Waitaki MP Jacqui Dean
It always seems to be the way that as the summer sun finally shines it’s time to head back to the classroom – and in South Canterbury this year that is certainly true.
High school pupils are back to school this week, with crunchy grass underfoot following soaring temperatures throughout the district. Fire bans are in place and farmers are dropping stock with the heat set to continue into February.
As our green hills become golden and our rich soils turn to dust it reminds me just how vital irrigation is in this area, providing security for farming businesses and ensuring they can maintain production and continue to feed stock.
There can be no doubt the sustainable use of this valuable natural resource has far-reaching effects in bringing economic stability to the area.
I’ve returned to the office revived and refreshed and ready for what will no doubt be an exciting and challenging time ahead as we march towards this year’s general election.
I truly believe this is our year and have the confidence that New Zealand will vote not just on people and hollow promises, but on principles and policy.
The bills are beginning to come in following the Rangitata River flooding, which left travellers stranded and massive damage to infrastructure and local farmland in December.
The Timaru District Council is hoping the NZ Transport Agency will pick up more than half the $1.9million repair cost.
The river breached the banks at Arundel and Rangitata, forcing the closure of State Highway 1 and effectively cutting off the lower South Island.
While the council will use its disaster relief fund for most of the works, I hope the Government plays its part and ensures any further costs are met. Labour and the Coalition Government have proved time and again they hold little value in infrastructure, with so many failed projects and broken promises around KiwiBuild, light railway and rural roading projects.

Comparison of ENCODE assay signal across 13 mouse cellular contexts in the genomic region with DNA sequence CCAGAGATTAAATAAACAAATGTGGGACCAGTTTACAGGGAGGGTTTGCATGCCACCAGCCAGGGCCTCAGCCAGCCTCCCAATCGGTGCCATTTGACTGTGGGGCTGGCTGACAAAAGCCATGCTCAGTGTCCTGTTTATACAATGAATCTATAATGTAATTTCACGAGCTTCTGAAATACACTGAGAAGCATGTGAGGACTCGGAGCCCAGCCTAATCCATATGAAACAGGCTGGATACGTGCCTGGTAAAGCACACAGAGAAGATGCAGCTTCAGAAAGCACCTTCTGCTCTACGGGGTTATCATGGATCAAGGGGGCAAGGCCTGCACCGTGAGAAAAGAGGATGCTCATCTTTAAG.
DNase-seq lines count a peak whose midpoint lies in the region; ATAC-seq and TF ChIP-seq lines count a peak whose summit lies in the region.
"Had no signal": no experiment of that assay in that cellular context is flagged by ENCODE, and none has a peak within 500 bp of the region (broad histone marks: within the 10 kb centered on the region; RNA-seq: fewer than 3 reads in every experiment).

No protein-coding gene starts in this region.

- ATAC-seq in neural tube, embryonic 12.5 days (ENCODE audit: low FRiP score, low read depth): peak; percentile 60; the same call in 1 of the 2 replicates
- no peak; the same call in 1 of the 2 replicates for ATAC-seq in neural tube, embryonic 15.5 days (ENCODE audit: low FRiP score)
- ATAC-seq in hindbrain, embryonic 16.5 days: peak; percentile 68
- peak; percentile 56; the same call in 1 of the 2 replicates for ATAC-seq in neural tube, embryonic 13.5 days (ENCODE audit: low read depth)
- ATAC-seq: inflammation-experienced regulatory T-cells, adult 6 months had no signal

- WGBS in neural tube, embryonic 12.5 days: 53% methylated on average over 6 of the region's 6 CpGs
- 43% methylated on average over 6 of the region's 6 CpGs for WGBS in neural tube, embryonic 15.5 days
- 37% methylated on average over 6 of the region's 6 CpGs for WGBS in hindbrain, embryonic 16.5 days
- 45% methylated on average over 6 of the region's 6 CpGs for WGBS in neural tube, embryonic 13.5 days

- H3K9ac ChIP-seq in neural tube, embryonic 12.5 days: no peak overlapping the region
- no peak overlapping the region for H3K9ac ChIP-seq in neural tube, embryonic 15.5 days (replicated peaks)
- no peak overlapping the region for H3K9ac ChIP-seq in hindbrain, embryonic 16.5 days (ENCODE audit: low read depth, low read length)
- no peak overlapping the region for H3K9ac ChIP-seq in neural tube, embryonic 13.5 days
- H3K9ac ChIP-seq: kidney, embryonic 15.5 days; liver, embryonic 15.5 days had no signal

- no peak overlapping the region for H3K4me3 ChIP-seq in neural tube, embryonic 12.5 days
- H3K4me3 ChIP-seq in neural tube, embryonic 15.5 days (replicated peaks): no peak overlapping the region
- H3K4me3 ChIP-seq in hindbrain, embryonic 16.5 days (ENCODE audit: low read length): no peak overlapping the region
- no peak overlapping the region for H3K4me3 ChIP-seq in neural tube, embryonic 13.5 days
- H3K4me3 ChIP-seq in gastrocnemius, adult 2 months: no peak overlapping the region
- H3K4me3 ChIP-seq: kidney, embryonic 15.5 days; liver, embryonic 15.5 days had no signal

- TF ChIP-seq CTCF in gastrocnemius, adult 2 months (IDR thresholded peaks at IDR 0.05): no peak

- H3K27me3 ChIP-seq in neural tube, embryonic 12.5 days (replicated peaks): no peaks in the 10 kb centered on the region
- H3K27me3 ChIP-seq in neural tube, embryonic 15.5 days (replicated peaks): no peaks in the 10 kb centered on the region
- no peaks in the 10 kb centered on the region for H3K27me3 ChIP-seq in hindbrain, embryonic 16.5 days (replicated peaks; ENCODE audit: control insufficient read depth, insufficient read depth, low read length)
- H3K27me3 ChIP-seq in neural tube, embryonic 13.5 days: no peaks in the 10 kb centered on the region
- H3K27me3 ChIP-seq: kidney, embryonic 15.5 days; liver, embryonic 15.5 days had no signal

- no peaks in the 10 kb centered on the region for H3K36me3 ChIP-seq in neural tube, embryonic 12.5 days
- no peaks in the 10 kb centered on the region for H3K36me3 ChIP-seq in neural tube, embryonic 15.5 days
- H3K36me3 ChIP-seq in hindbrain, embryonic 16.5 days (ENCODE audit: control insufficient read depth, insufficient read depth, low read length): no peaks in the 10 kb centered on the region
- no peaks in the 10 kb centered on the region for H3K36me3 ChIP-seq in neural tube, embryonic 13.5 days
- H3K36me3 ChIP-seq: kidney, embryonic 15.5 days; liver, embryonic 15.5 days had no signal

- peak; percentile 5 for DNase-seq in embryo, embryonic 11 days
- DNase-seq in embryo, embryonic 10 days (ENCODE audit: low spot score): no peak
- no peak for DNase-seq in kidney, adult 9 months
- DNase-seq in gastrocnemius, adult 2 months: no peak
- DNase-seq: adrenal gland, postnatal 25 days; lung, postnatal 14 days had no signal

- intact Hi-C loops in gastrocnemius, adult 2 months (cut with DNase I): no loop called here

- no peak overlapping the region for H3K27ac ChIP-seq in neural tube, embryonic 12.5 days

Investment in our local roading and state highways is invaluable and necessary for the progression of the country and I fail to understand how Labour refuses to see this.
Times are tough for South Canterbury businesses as consumer nerves hit them in the back pocket.
The latest figures from Retail NZ showed 55% of retailers did not meet their sales target over the Christmas trading period, and overall sales were down 7.6% in October and 2.8% in November compared with the previous year.
It’s a bitter pill to swallow as Christmas is the time when shop owners need to make their money. Retail is a tough environment for small businesses to operate in and increased competition, rising costs and a Government that offers scant support certainly doesn’t help.
Consumers know the Government is out of its depth when it comes to managing the economy and that’s why they’re thinking twice before spending. If consumers are reluctant to spend amidst economic uncertainty, then it’s small business retailers who suffer.
As small business spokesperson I look forward to getting back on the road in 2020 and meeting our local business owners to hear first hand their concerns and ensure their needs are being represented in the year to come.